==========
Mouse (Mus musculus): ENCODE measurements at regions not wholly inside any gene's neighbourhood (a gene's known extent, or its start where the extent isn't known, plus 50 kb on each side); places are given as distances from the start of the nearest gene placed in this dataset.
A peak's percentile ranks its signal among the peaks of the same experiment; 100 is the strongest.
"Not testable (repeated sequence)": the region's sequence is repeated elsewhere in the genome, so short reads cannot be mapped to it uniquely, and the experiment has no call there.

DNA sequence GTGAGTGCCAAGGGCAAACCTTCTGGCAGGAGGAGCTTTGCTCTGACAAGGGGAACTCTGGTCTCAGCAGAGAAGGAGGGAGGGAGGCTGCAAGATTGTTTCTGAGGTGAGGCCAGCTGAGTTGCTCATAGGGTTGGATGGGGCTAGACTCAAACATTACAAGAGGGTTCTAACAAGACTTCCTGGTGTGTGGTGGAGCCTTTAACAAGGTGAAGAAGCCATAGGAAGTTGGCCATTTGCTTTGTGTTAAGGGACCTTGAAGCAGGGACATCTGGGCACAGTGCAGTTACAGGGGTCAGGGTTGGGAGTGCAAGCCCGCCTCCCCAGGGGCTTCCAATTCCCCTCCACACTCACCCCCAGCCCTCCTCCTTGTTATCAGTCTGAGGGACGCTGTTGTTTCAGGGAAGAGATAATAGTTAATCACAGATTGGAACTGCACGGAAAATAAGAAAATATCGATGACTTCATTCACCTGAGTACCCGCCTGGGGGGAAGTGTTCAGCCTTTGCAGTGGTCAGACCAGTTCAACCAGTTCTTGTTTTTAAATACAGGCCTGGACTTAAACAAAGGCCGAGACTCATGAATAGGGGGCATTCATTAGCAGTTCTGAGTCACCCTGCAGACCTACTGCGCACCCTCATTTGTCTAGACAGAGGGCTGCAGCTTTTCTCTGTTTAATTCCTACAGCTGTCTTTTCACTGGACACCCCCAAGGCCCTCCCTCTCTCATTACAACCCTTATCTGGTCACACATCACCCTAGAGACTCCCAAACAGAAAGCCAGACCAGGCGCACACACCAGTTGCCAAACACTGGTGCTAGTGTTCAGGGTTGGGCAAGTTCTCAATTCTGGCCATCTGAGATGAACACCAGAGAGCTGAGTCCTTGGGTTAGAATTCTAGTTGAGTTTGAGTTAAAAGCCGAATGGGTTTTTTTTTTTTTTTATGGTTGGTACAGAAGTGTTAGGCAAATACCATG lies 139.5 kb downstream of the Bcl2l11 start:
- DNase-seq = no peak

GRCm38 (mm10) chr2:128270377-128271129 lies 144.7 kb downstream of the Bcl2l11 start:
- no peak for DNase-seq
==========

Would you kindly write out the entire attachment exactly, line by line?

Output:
Mouse (Mus musculus): ENCODE measurements at regions not wholly inside any gene's neighbourhood (a gene's known extent, or its start where the extent isn't known, plus 50 kb on each side); places are given as distances from the start of the nearest gene placed in this dataset.
A peak's percentile ranks its signal among the peaks of the same experiment; 100 is the strongest.
"Not testable (repeated sequence)": the region's sequence is repeated elsewhere in the genome, so short reads cannot be mapped to it uniquely, and the experiment has no call there.

DNA sequence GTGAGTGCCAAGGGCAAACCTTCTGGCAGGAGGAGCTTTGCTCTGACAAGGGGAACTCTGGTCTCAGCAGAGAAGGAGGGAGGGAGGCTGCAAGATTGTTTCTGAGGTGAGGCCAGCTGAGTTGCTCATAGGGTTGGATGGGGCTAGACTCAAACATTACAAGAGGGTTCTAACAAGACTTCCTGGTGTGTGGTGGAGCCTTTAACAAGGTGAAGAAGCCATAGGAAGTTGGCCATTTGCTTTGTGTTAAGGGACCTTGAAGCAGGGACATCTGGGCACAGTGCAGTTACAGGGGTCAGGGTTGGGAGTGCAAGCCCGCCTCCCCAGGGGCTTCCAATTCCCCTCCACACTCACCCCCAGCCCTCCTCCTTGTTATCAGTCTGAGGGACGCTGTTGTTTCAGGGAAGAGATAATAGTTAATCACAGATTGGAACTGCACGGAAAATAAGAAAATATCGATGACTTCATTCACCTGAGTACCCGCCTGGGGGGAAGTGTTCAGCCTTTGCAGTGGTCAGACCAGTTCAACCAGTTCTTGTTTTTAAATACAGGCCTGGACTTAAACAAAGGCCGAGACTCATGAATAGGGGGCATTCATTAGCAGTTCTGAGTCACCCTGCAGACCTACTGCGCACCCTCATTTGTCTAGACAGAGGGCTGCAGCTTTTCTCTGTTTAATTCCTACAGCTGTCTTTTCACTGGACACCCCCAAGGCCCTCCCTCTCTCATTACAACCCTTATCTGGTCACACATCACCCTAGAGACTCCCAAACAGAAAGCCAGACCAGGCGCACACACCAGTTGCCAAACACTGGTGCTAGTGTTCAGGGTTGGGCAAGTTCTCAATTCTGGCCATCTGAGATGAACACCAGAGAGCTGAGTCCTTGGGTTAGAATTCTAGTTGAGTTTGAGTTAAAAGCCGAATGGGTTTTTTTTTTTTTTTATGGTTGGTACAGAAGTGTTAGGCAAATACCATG lies 139.5 kb downstream of the Bcl2l11 start:
- DNase-seq = no peak

GRCm38 (mm10) chr2:128270377-128271129 lies 144.7 kb downstream of the Bcl2l11 start:
- no peak for DNase-seq